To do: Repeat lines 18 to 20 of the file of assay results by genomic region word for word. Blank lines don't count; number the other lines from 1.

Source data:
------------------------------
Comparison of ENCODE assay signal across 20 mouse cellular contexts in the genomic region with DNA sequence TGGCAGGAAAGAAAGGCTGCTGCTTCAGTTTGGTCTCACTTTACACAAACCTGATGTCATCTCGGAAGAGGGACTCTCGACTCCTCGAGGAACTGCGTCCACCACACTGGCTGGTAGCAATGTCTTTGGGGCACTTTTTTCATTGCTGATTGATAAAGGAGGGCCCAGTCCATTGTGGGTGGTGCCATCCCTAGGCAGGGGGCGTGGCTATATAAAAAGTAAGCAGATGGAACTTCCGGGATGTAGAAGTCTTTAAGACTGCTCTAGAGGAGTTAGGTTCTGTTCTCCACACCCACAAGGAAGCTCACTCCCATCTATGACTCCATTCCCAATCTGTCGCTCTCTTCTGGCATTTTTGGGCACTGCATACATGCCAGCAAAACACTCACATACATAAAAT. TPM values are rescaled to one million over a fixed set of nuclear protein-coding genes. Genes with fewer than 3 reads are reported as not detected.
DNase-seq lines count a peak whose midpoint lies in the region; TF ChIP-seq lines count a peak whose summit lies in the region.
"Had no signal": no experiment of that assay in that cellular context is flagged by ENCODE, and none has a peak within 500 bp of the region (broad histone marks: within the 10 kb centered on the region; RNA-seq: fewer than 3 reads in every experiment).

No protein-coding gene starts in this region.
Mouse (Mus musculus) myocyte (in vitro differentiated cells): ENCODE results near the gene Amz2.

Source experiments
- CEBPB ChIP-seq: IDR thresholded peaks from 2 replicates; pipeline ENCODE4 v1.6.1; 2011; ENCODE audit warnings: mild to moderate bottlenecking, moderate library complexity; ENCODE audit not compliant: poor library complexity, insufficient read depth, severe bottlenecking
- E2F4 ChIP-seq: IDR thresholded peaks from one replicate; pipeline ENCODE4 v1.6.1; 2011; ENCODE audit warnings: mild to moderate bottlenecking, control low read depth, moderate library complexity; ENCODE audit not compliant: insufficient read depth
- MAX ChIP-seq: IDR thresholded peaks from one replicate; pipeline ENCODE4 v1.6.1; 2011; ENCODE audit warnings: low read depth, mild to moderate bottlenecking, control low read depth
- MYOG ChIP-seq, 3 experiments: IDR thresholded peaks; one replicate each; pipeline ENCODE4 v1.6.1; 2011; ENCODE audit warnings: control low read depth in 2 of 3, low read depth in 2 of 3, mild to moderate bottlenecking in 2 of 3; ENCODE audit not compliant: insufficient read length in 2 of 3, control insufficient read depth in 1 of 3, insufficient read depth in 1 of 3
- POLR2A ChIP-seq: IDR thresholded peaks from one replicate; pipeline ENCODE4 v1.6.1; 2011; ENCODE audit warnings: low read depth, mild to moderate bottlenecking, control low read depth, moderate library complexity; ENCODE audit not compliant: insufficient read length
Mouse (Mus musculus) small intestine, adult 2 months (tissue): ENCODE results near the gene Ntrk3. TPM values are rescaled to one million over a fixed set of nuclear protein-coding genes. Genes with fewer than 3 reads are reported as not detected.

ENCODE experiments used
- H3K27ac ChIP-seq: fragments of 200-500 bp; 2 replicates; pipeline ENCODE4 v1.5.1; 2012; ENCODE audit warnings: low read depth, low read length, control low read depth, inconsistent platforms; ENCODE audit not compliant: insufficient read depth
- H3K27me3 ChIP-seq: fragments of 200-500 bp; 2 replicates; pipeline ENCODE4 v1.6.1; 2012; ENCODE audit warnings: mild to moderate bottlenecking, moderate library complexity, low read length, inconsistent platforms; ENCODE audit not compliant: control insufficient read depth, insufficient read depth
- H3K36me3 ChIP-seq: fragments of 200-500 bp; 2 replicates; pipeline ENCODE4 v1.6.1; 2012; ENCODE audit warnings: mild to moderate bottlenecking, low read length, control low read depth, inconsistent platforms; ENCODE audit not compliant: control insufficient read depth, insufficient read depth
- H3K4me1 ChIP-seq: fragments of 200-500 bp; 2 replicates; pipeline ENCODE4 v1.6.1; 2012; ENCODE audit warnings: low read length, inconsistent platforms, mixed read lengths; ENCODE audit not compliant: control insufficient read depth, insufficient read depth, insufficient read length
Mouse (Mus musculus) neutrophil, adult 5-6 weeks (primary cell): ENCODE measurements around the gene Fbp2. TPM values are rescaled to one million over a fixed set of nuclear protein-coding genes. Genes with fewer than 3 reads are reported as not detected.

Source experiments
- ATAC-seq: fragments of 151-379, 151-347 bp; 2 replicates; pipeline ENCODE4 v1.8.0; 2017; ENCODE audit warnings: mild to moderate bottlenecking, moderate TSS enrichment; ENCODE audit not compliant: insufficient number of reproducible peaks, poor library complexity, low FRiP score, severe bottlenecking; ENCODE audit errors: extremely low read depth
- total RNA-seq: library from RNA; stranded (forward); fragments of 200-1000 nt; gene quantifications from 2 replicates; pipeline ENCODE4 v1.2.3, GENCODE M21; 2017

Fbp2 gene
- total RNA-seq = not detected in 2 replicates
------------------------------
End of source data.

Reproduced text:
Mouse (Mus musculus) neutrophil, adult 5-6 weeks (primary cell): ENCODE measurements around the gene Fbp2. TPM values are rescaled to one million over a fixed set of nuclear protein-coding genes. Genes with fewer than 3 reads are reported as not detected.

Source experiments
- ATAC-seq: fragments of 151-379, 151-347 bp; 2 replicates; pipeline ENCODE4 v1.8.0; 2017; ENCODE audit warnings: mild to moderate bottlenecking, moderate TSS enrichment; ENCODE audit not compliant: insufficient number of reproducible peaks, poor library complexity, low FRiP score, severe bottlenecking; ENCODE audit errors: extremely low read depth